The only evidence to which we are directed by the attorney-general touching the question of a conspiracy is the testimony of Lettunich, who stated that when he was employed about July 1st he had a conversation with Savinovich wherein the latter said "it would be worth $150 if I burned the place up for him." That was all that was said by Savinovich or himself with reference to the matter, and no money was paid to him other than $15 for advance wages. He never repeated this statement to either of the other defendants or informed them in any way of what Savinovich said to him. He further says that about the 6th of August he was present in the kitchen with Markovich and Rupar, at which time one of them — though he could not remember which one — made the remark that the only way they could pay their bills would be to burn the place. "They did not know how they were going to pay their bills; that the business was getting rotten and the only way they could make any money was to burn it." And in answer to the question, "Which one of the defendants said that to the other, do you know?" he said, "No, sir; I could not testify to that." When asked as to the condition of the business, if he knew, he replied, "Well, I don't think it paid." He further stated that they owed several hundred dollars, fixing the amount at $250 or $300. Neither Markovich nor Rupar ever made any proposition to him to burn the building. There was some evidence tending to prove that the value of the equipment of the restaurant was five or six thousand dollars; but we are by the attorney-general directed to no testimony whatsoever showing that the property was insured, or that any motive existed for burning it.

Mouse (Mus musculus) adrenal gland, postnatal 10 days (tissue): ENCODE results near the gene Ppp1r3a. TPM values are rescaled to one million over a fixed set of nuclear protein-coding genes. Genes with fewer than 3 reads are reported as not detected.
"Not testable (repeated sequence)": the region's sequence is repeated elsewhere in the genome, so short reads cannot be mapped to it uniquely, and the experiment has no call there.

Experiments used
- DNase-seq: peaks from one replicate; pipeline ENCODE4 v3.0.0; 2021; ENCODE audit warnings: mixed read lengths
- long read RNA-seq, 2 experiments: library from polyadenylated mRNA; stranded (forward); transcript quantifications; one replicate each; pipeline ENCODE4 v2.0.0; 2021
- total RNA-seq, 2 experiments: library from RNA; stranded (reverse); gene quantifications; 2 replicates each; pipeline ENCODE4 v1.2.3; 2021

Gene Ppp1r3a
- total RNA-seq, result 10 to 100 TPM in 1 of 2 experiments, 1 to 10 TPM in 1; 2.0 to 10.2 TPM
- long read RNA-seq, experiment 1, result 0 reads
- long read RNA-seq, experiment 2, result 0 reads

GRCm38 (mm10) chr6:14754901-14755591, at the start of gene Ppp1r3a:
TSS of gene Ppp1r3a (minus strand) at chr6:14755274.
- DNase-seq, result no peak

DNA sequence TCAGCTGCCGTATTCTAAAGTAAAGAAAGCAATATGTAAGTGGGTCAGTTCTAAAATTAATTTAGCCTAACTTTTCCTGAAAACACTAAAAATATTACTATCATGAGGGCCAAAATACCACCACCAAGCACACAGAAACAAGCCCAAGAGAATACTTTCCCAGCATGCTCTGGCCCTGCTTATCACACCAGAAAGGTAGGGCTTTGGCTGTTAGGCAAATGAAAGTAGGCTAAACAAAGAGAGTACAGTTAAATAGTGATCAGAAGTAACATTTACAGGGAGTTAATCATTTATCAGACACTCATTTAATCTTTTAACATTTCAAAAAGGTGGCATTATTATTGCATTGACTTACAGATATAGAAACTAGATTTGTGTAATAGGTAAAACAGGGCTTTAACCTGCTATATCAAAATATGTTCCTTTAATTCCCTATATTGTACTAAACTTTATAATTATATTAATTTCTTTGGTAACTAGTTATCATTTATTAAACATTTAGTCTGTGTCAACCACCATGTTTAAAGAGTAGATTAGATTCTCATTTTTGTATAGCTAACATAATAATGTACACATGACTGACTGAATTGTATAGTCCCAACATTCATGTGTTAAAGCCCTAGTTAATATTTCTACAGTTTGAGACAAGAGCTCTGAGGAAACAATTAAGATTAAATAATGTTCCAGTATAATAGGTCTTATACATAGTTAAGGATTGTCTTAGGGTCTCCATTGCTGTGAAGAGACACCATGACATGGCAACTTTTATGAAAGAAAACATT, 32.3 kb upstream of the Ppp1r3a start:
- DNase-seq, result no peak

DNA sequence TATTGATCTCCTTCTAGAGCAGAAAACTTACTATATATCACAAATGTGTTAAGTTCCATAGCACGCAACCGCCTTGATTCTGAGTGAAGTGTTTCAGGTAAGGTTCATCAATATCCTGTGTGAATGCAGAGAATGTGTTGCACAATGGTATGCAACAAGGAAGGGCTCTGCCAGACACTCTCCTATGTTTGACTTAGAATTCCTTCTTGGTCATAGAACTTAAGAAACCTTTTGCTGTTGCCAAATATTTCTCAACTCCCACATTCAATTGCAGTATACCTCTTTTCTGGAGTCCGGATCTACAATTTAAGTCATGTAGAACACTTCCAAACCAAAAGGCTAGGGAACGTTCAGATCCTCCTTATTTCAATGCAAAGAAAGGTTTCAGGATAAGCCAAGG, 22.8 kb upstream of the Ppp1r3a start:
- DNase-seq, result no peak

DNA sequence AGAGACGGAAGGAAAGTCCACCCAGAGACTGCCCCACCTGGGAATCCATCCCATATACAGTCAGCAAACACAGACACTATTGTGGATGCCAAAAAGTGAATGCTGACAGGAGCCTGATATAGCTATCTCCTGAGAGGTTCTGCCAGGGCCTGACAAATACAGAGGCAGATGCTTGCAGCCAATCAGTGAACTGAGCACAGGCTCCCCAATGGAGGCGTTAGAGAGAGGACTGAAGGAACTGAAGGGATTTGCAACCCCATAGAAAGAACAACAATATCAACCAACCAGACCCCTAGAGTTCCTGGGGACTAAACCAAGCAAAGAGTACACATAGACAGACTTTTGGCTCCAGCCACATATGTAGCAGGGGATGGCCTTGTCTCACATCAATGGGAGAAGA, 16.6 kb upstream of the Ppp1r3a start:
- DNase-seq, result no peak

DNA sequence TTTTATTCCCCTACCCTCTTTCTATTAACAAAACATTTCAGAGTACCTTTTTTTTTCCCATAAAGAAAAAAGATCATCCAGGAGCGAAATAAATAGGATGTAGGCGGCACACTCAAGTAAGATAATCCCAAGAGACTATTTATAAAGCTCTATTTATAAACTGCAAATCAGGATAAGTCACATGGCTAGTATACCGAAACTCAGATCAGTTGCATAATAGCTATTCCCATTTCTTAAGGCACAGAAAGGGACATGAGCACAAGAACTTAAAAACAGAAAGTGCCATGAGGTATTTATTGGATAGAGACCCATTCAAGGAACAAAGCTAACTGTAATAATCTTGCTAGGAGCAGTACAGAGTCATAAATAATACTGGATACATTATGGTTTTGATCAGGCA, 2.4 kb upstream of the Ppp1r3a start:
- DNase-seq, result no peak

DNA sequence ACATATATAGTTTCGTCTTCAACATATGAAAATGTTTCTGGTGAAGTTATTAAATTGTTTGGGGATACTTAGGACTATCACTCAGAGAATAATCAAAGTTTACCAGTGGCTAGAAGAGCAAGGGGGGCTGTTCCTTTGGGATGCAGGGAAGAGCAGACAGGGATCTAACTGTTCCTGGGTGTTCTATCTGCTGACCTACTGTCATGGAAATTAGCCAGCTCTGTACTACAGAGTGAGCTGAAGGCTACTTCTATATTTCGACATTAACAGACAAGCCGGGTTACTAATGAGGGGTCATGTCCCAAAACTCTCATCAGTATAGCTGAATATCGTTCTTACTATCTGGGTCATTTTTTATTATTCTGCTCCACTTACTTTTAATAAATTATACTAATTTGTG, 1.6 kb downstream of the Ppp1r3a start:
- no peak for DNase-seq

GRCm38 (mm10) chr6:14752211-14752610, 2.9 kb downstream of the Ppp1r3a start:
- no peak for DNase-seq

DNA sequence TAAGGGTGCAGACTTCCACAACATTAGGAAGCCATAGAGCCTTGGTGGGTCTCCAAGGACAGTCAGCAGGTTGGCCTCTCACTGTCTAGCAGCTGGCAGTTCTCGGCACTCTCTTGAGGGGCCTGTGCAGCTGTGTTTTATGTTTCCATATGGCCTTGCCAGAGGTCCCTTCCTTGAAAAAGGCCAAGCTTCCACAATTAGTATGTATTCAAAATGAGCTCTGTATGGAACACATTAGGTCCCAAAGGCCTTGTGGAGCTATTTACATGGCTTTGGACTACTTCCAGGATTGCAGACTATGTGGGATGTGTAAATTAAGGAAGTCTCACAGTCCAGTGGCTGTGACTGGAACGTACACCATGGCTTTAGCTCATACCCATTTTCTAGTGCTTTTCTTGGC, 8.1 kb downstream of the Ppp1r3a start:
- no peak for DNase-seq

[1] Conceding it does not require direct evidence to prove the existence of a conspiracy to commit a crime ( People v. Eldridge, 147 Cal. 782 [ 82 P. 442]), and that it may be established by facts and circumstances from which the fact may be fairly inferred ( People v. Donnolly, 143 Cal. 398 [ 77 P. 177]), we are nevertheless of the opinion that the meager testimony quoted was insufficient to warrant the court in instructing the jury as to a conspiracy had between the defendants to burn the building.

[2] While it is true that the trial judge, under the provisions of sections 1093 and 1127 of the Penal Code, should charge the jury on points pertinent to the issues when requested by either party, and state to them all matters of law for their information, nevertheless such charge should be restricted to such matters of law applicable to questions which are fairly within the issues tried. [3] When the charge, even though a correct statement of abstract legal principles, is extended beyond such limitations so as to cover an assumed issue which finds no support in the evidence, it constitutes error which, if prejudicial, will warrant a reversal of a judgment of conviction. ( State v. De Wolfe, 29 Mont. 415 [74 P. 1084]; Territory v. Claypool, 11 N.M. 568 [71 P. 463]; Territory v. Leslie, 15 N.M. 240 [106 P. 378]; Blashfield on Instructions to Juries, 2d ed., sec. 82.) Assuming it to be true that, as stated by the witness Lettunich, he was told by Savinovich three months prior to the fire that it would be worth $150 if he burned the place, it does not appear that either Rupar or Markovich had any knowledge of the making of the proposal, or that Savinovich entered into an unlawful agreement with his partners to burn the building. And assuming likewise that either Rupar or Markovich, in the presence of the witness Lettunich, made the statement that the only profit to be derived from the business was to burn the place, there is no evidence or circumstance established which would justify the inference that the other assented to it, or that Savinovich, absent from El Centro was a party to such an agreement, if made.